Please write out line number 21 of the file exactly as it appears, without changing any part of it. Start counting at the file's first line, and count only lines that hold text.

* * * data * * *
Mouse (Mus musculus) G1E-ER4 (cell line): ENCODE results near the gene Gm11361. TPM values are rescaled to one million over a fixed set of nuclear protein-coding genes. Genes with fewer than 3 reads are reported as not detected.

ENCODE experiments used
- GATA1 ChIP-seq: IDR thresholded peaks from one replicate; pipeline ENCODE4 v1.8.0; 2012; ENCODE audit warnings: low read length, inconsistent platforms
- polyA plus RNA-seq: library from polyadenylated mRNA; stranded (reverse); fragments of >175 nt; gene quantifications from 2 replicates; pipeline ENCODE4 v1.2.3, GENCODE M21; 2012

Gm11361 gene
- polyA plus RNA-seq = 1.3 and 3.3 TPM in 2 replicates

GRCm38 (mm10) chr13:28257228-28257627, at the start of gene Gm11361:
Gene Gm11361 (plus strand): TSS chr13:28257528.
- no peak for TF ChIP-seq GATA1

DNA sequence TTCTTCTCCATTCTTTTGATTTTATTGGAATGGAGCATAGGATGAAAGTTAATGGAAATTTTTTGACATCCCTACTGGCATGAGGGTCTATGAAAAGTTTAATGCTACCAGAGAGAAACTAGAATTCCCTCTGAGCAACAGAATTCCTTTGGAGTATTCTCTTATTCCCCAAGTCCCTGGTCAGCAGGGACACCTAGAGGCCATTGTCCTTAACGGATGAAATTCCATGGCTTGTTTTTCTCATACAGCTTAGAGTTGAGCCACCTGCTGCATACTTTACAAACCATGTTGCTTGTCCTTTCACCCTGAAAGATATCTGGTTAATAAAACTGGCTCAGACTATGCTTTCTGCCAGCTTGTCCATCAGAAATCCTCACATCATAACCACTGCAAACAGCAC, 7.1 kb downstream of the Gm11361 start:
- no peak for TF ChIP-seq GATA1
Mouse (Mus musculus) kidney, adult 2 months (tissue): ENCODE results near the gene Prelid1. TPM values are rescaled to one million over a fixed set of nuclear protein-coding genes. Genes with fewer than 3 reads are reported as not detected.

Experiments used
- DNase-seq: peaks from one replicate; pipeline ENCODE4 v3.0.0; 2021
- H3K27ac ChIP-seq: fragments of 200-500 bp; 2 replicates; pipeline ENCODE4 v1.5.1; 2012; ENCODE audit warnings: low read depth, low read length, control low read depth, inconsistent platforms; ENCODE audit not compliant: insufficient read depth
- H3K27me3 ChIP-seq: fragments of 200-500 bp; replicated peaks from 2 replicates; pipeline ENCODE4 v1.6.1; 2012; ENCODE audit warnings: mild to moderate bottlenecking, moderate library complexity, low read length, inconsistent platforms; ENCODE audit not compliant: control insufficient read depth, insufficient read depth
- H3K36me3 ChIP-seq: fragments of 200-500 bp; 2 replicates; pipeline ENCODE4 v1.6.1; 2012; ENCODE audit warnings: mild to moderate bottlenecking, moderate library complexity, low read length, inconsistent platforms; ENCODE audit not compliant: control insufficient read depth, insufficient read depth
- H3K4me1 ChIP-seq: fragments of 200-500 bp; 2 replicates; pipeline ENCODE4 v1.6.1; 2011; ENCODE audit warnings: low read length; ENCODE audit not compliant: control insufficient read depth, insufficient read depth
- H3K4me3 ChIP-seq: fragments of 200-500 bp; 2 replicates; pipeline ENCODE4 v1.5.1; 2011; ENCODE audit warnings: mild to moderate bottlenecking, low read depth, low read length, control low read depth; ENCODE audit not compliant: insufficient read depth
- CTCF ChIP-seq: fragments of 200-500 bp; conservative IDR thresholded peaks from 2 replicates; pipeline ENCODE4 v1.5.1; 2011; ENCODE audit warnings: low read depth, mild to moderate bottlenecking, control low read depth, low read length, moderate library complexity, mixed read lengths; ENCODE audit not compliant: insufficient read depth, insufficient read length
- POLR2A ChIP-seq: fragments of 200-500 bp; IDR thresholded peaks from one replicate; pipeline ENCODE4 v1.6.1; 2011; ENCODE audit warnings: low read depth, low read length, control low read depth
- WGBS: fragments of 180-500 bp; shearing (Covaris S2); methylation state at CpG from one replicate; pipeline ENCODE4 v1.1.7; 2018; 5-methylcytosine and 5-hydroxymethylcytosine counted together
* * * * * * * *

- POLR2A ChIP-seq: fragments of 200-500 bp; IDR thresholded peaks from one replicate; pipeline ENCODE4 v1.6.1; 2011; ENCODE audit warnings: low read depth, low read length, control low read depth